In June 2020, Indra Adnan and Pat Kane from The Alternative UK held three workshops with a group of residents in Plymouth, Devon, about their experiences of COVID-19 and where they see themselves in a post-COVID world. Here, Indra and Pat consider how community groups can help shape the COVID-19 recovery and which obstacles they will have to overcome.
When we ask the question of what is happening on the ground, in localities, how are we seeing people? Do we see them as being on the receiving end of government action, unable to respond? Or do we think of them as observers of government action, wanting to respond? There is no right answer to this, but in our engagements with local communities we have found that how we ask the question makes a difference to the answer we will get. Our findings depend on the nature of our inquiry.
Too often, when we think of ‘local’ we don’t think sufficiently about the fast-shifting context within which the local is developing.
Half a century ago, we may have been talking about E F Schumacher’s Small is Beautiful – a text which champions small-scale civic processes that empower the individual in favour of globalization – with its openness to how micro-level initiatives might echo macro-level shifts across the world. We would have been humbler about our powers to make and shape systems.
Today, our ability to network, share tools and practices, mobilise, organise and align directly with global movements of change through the internet, has changed the rules. No example highlights this more strikingly than the community responses to COVID-19, wherein neighbourhood networks mobilised with impressive speed and efficiency in the early response stage of crisis. We can scale up so much more easily – sometimes from exactly where we’re standing. Alternatively, we don’t think as much about scale, but nevertheless see good ideas and prototypes get replicated quickly and easily.
We don’t need central government as much as before to be the spider in the web, ensuring we all develop uniformly. Today growth is more fractal; groups of people, with similar circumstances and capacities, can copy and share quickly.
But unlike Starbucks or any global high-street chain, the COVID-19 recovery in each town will look and feel quite different. Glasgow’s farmers markets are different from Kiev’s. Transition Towns in South Korea may share values with the Transition Town originators in Totnes – but each Transition project will play a different role in each town. 3D printers pop up in many localities, but they draw down their programming from a global digital commons (borrowing from the P2P Foundation, we call this phenomenon cosmo-localism).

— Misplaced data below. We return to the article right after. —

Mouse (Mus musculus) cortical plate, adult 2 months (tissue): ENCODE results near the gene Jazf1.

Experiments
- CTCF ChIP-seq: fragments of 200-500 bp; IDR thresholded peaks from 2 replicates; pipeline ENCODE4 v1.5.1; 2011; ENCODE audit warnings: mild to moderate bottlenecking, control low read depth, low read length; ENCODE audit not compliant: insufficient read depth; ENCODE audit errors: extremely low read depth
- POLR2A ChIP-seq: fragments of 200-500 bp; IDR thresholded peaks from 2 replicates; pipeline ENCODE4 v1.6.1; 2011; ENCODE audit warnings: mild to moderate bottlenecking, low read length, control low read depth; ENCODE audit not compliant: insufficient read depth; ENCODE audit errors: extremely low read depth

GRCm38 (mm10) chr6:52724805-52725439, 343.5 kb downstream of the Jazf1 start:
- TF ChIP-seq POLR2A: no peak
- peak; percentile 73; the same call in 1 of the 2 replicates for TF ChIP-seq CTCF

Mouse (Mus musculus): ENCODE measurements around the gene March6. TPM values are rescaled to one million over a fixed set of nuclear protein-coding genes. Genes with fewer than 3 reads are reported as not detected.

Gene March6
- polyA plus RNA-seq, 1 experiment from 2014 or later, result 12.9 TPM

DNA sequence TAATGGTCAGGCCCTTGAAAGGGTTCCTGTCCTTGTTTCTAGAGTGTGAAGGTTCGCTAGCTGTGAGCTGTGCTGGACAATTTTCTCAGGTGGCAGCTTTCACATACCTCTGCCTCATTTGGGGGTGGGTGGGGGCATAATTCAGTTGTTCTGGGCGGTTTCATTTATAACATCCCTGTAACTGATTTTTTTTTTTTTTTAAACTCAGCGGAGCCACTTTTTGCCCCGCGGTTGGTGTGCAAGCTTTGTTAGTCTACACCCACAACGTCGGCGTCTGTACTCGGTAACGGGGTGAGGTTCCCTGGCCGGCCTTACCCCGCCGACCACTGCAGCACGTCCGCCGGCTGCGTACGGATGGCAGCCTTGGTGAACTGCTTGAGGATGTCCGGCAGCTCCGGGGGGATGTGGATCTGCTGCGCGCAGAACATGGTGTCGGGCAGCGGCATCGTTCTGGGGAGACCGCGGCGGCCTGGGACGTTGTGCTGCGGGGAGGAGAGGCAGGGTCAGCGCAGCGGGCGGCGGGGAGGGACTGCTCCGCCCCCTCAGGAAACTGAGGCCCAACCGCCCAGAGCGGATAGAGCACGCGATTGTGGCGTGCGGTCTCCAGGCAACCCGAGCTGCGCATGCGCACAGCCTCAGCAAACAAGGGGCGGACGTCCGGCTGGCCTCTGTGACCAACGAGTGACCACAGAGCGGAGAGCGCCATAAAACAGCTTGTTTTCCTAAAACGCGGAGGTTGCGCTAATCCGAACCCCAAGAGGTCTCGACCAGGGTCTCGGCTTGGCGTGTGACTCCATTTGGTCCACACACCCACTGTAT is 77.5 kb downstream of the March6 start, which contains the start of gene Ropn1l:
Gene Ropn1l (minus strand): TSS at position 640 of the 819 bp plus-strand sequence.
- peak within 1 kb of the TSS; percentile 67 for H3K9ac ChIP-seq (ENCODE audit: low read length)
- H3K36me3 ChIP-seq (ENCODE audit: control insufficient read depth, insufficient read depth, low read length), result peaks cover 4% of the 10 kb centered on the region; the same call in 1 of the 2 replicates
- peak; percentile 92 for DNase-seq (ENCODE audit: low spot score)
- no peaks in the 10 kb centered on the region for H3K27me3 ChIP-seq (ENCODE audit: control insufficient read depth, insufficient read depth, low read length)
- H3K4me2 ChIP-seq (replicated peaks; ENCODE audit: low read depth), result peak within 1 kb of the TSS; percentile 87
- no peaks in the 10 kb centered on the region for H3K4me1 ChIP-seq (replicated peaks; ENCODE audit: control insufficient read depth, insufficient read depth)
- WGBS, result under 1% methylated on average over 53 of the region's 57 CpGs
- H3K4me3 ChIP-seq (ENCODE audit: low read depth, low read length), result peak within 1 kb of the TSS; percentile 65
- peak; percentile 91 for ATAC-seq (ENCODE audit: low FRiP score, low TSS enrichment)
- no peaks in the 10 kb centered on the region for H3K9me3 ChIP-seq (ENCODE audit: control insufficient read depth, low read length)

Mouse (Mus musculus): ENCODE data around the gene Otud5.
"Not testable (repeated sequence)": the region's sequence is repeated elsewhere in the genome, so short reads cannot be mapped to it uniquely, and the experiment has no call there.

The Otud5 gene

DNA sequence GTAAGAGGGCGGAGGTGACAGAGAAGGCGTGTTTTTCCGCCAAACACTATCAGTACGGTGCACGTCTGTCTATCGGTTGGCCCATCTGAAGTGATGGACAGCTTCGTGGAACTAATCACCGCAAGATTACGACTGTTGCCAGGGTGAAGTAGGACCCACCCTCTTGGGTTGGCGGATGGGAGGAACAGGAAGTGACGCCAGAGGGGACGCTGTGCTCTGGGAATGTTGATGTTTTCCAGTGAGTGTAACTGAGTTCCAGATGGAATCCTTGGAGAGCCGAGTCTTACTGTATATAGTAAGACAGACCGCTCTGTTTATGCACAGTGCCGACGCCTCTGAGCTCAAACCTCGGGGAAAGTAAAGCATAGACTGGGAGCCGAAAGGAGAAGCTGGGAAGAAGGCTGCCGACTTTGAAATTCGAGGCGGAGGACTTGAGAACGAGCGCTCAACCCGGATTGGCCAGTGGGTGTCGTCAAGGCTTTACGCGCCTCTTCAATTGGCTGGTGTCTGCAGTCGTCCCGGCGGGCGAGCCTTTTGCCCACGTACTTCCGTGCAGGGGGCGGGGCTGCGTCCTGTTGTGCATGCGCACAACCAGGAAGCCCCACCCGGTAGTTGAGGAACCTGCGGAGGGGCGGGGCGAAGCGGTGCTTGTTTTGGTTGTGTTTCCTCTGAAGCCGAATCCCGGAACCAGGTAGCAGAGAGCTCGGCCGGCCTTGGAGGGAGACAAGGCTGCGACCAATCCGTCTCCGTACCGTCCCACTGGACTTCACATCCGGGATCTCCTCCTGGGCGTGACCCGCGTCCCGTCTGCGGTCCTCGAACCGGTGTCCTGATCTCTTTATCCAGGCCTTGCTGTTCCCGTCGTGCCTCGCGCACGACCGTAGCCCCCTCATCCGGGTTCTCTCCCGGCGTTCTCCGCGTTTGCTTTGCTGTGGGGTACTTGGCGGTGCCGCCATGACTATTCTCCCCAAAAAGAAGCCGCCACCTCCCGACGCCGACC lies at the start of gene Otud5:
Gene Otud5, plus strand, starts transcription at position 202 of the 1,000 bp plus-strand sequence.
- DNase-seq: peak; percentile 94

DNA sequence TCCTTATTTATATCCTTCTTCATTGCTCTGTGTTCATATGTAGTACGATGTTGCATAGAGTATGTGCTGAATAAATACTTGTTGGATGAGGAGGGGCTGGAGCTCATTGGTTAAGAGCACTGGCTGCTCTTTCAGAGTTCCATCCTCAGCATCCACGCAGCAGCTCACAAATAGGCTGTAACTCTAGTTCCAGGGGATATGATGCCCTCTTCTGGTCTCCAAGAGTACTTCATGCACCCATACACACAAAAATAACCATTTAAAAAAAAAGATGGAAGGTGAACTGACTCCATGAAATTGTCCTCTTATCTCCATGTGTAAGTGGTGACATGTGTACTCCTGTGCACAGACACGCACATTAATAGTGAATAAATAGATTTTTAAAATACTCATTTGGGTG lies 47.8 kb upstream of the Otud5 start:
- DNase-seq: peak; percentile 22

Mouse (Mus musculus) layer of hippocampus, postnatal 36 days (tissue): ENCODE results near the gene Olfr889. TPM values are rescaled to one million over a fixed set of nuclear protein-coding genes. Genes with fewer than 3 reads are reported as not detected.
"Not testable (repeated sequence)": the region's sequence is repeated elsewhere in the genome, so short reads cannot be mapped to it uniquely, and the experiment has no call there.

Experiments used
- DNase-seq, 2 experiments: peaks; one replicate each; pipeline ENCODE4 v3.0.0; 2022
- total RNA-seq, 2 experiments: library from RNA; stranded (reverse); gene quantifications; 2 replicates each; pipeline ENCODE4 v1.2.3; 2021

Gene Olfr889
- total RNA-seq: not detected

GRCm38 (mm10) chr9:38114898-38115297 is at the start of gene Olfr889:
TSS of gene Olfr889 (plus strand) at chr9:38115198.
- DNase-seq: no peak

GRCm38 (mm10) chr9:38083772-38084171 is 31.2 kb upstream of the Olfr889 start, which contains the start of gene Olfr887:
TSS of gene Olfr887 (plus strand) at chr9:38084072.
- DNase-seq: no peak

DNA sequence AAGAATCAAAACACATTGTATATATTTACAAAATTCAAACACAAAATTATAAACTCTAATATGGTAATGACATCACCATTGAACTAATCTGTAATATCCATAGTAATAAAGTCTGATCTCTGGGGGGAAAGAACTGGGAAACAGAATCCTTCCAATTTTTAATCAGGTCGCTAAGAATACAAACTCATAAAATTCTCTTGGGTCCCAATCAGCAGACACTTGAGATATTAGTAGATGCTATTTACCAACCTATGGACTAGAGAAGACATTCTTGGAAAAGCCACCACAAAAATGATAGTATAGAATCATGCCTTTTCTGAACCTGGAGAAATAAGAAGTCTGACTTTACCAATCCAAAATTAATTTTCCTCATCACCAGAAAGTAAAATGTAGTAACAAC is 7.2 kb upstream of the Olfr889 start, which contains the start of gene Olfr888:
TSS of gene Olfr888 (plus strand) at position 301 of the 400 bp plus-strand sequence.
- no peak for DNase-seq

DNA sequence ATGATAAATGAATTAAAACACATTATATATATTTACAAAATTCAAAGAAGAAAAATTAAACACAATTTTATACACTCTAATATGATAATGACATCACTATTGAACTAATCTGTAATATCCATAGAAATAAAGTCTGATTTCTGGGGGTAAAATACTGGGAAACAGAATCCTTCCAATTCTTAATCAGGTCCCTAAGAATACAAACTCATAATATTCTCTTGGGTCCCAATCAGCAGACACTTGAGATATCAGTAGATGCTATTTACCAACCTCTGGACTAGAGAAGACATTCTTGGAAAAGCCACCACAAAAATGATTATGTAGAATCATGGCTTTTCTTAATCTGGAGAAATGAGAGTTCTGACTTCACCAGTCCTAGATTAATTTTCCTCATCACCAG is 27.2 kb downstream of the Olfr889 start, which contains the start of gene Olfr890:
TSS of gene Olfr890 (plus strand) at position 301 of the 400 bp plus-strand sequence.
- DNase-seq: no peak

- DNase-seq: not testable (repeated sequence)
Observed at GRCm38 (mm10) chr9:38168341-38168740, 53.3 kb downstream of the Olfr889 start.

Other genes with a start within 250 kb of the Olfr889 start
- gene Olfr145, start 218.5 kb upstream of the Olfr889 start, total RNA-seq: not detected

In many places, there is a shifting conversation about money and the economy. Partly because of the prevalence in this city of social enterprise, co-operatives and ‘commoning’ projects – community assets that are actively developed and managed by residents – the growth of what has been called the Fourth Sector changes the conversation about money as simply a scarcity.
Instead, it has the possibility of becoming something that people are creating – through new food or energy systems, new currencies (digital or paper) or local, independent banks. That shift also re-imagines growth as expressed through different kinds of value than GDP.
And even as we are writing reports on communities and the COVID-19 recovery, the authority of the government is slipping, in ways we could barely have imagined as we turned into 2020. The very people that Brexit seemed to liberate are once again getting the worst of the COVID-19 crisis; putting their lives on the line as if they were soldiers sent to the front.
Local councils are trapped in old party-political cultures and structures. While they have hugely varying degrees of connectivity with the people they represent, they are trapped by their role as budget holders – with the community as recipients, not initiators.
Often the independent innovations of people are co-opted by a local party regime, seeking to be re-elected. They have also been working with the harsh restrictions of a national policy of austerity.
Our sense is that while this government may be relying ever more on behavioural strategies – nudging, framing and more – the rest of us should be doing the work of developing relationship and trust amongst the people living together in their communities, and amplifying their solutions to build resilient communities that can respond to crises and withstand future shocks with strength and innovation.
Community growth and development must be nurtured on a local basis in order to really tap into the unique strengths, needs and identities of different neighbourhoods. Local and indeed national government must respond to this new, flexible approach and build on the community work demonstrated during COVID-19 to allow communities to shape their own futures.
Read the covering blog and report from the discussions held in Plymouth by The Alternative UK.